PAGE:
OOS 34-2 - Nutrients destroy niches

Wednesday, August 8, 2012: 1:50 PM
B116, Oregon Convention Center
W. Stanley Harpole, Ecology, Evolution and Organismal Biology, Iowa State University, Ames, IA and Nutrient Network, Multiple Institutions

A general theoretical prediction is that greater niche dimensionality, expressed as greater numbers of limiting factors, can allow greater species diversity. The corollary prediction is that reducing the number of limiting factors will cause loss of diversity. In particular, if species coexist through competition for multiple limiting nutrients, then nutrient deposition is expected to relax limitation by those elemental nutrients, while exacerbating limitation by other factors. The consequence is niche destruction for previously dominant species not adapted to the novel conditions. The few experimental tests of the Niche Dimension hypothesis show consistent support for the predicted effects of diversity loss through eutrophication. Here we report the results of a “meta-experimental” test of niche destruction using a coordinated network—The Nutrient Network—of nutrient-addition experiments. Specifically, we tested the prediction that the addition of greater numbers of limiting nutrients should lead to increasing loss of species diversity. Using consistent methodology and protocols, we applied factorial additions of nitrogen (N), phosphorus (P) and potassium plus micronutrients (K) to replicate blocks at 39 grassland sites in seven countries.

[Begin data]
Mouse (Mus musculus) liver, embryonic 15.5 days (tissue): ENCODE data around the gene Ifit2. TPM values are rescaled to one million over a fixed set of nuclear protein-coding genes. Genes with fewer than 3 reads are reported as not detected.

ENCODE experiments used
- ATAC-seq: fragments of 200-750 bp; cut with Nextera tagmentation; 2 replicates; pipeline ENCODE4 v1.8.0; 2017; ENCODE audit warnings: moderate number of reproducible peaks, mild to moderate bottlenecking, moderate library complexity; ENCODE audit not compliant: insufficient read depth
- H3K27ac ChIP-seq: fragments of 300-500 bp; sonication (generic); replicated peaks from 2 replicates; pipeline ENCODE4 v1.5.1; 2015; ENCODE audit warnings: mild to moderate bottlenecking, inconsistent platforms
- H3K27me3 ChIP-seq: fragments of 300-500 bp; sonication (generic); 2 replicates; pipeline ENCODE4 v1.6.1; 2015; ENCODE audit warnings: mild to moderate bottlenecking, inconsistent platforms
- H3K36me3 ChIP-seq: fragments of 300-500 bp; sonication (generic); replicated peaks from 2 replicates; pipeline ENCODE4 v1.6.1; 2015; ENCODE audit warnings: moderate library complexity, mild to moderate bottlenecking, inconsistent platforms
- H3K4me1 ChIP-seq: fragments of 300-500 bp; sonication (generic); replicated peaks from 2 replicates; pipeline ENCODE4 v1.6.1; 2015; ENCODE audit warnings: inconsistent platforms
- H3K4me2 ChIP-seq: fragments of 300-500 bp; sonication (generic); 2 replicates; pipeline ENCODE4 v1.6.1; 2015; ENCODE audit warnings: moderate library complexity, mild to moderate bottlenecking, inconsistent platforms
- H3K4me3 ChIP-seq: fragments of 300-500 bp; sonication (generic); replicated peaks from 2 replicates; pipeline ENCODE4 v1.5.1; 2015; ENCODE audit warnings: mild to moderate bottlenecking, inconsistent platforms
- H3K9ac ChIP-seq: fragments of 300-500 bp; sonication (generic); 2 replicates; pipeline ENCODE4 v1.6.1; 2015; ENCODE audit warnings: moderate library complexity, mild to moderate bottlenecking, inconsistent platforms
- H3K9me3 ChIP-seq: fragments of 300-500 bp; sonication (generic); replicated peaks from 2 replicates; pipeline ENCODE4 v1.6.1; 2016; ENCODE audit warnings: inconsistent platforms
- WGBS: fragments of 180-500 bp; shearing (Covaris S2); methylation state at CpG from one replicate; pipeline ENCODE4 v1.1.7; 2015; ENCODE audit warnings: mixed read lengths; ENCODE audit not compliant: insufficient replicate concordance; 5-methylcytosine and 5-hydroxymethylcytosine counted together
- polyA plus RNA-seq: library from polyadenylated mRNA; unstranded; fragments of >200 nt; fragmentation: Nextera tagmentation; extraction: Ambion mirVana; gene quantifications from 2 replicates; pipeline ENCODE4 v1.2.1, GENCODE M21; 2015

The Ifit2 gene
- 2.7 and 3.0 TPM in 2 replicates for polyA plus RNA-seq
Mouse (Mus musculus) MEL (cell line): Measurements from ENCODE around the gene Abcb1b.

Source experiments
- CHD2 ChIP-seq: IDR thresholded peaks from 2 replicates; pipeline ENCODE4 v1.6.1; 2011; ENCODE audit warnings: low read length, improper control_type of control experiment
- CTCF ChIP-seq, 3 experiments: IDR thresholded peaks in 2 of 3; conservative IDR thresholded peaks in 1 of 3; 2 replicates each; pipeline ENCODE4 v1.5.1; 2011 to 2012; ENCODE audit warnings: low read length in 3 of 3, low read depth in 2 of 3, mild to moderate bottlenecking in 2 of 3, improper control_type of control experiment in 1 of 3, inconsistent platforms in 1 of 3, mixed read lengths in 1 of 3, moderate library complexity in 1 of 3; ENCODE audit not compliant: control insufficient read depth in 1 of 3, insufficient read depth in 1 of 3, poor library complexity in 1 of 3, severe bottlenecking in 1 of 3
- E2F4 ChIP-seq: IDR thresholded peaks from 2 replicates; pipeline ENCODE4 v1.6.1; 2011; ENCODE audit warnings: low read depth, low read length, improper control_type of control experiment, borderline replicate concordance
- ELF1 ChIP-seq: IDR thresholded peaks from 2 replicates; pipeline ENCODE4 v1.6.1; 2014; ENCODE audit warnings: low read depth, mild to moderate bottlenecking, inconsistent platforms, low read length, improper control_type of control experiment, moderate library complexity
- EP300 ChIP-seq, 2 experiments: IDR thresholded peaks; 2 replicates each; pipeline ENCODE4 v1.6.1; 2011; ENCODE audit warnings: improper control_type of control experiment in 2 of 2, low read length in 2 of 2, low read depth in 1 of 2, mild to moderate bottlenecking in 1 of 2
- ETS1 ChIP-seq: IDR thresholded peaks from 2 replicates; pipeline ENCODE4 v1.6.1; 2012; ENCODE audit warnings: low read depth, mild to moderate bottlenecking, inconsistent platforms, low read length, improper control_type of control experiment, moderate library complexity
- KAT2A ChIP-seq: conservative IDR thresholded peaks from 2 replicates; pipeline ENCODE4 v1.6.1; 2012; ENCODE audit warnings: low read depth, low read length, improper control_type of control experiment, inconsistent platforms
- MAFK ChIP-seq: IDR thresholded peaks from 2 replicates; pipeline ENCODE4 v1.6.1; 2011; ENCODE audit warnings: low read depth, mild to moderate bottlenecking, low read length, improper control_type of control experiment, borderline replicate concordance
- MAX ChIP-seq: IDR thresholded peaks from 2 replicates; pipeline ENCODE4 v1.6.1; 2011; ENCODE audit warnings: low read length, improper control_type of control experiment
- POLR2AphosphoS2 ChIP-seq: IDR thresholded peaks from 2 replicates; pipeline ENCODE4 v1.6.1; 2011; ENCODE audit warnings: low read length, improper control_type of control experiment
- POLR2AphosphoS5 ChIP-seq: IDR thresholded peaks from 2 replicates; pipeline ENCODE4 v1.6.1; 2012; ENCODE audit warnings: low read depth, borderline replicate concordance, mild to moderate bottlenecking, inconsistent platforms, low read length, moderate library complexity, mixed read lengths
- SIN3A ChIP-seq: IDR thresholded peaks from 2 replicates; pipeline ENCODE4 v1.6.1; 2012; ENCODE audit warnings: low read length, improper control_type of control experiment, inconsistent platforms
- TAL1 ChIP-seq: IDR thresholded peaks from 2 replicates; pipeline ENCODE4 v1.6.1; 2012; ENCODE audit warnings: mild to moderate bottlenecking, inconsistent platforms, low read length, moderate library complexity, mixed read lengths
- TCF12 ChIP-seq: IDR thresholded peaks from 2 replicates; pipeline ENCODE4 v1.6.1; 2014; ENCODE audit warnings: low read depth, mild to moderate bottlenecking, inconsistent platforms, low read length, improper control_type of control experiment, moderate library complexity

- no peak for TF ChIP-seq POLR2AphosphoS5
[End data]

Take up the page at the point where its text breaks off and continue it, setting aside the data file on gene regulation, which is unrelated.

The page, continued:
An important assumption underlying the Niche Dimension hypothesis is that communities be limited by multiple factors; we found evidence for multiple limitation by at least three nutrients: nitrogen, phosphorus and potassium (N, P and K plus micronutrients). The average effect of decreasing multiple nutrient limitation by adding combinations of N, P and K was to decrease plant diversity. Addition of greater numbers of limiting resources drove a negatively-correlated joint response of decreasing diversity and increasing biomass. Loss of diversity was greatest when limiting nutrients were added in combination rather than singly and the effect tended to be multiplicative. Different nutrients contributed to producing the greatest relative responses at different sites, but intriguingly, the identity of the nutrient causing greatest relative diversity loss was most often not the same as the nutrient causing the greatest relative biomass increase. These results provide indirect support for the hypothesis that high plant diversity can be maintained by tradeoffs between species for multiple limiting nutrients. Our results also suggest that the effects of eutrophication on species diversity may differ from its effects on production—that the relative importance of multiple constraints over production and coexistence may differ.